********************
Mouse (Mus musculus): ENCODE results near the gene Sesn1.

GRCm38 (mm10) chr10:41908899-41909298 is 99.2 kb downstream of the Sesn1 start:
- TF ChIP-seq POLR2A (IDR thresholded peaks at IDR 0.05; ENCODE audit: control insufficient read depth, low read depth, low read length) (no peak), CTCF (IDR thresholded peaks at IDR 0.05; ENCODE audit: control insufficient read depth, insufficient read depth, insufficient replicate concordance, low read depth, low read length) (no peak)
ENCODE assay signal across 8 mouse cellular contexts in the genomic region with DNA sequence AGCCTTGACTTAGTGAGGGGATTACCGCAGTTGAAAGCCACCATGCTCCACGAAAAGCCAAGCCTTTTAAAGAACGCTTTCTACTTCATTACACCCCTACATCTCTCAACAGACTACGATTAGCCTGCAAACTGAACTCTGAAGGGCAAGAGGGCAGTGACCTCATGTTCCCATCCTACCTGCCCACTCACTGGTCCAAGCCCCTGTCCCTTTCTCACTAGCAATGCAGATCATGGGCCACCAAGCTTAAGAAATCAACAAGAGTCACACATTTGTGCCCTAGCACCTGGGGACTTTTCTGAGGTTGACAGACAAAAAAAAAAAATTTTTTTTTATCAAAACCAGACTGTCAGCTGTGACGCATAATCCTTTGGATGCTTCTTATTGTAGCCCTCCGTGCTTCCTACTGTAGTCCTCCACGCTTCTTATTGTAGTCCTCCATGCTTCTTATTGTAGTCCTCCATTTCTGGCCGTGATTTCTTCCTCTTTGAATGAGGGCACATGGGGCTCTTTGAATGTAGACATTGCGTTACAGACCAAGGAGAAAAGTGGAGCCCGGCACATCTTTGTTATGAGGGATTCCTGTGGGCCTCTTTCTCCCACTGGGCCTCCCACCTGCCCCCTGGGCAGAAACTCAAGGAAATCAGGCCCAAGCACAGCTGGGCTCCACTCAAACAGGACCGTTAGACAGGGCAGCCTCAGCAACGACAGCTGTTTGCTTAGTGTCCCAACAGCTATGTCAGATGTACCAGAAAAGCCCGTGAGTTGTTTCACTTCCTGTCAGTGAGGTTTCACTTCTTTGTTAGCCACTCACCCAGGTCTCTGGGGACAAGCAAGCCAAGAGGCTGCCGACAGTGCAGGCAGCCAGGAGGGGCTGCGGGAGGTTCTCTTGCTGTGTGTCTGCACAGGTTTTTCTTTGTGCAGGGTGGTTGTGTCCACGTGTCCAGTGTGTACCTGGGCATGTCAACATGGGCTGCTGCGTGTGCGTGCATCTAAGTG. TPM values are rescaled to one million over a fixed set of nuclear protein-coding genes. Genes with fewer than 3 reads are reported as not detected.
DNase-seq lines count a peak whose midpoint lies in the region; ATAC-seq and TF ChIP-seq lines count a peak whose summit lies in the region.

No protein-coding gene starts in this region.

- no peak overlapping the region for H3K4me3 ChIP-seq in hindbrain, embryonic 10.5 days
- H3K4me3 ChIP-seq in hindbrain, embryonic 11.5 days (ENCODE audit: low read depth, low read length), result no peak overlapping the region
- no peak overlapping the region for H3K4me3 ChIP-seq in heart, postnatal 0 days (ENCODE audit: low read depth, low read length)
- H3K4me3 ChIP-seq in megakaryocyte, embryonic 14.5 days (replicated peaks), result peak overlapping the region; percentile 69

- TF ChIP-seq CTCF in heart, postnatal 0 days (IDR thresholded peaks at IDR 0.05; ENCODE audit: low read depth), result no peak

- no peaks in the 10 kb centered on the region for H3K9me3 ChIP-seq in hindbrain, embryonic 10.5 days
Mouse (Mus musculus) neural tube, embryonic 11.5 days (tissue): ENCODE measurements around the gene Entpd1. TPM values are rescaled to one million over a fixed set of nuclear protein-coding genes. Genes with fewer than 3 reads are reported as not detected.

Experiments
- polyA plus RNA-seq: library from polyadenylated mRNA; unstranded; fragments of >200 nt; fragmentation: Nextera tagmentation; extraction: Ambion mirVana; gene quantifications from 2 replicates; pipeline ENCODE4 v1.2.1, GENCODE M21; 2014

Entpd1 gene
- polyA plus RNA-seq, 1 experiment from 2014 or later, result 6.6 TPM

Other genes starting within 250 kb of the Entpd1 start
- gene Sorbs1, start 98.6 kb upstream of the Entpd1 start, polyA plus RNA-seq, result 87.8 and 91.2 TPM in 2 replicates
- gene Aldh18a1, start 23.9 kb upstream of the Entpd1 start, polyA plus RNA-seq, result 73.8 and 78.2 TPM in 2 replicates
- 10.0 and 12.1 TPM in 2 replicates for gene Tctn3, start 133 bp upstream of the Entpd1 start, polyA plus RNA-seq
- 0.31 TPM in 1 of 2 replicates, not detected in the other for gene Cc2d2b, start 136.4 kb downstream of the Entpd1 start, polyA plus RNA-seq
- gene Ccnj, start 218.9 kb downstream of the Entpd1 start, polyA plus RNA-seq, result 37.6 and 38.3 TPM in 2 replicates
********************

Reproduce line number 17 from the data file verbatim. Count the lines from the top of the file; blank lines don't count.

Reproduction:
- polyA plus RNA-seq, 1 experiment from 2014 or later, result 6.6 TPM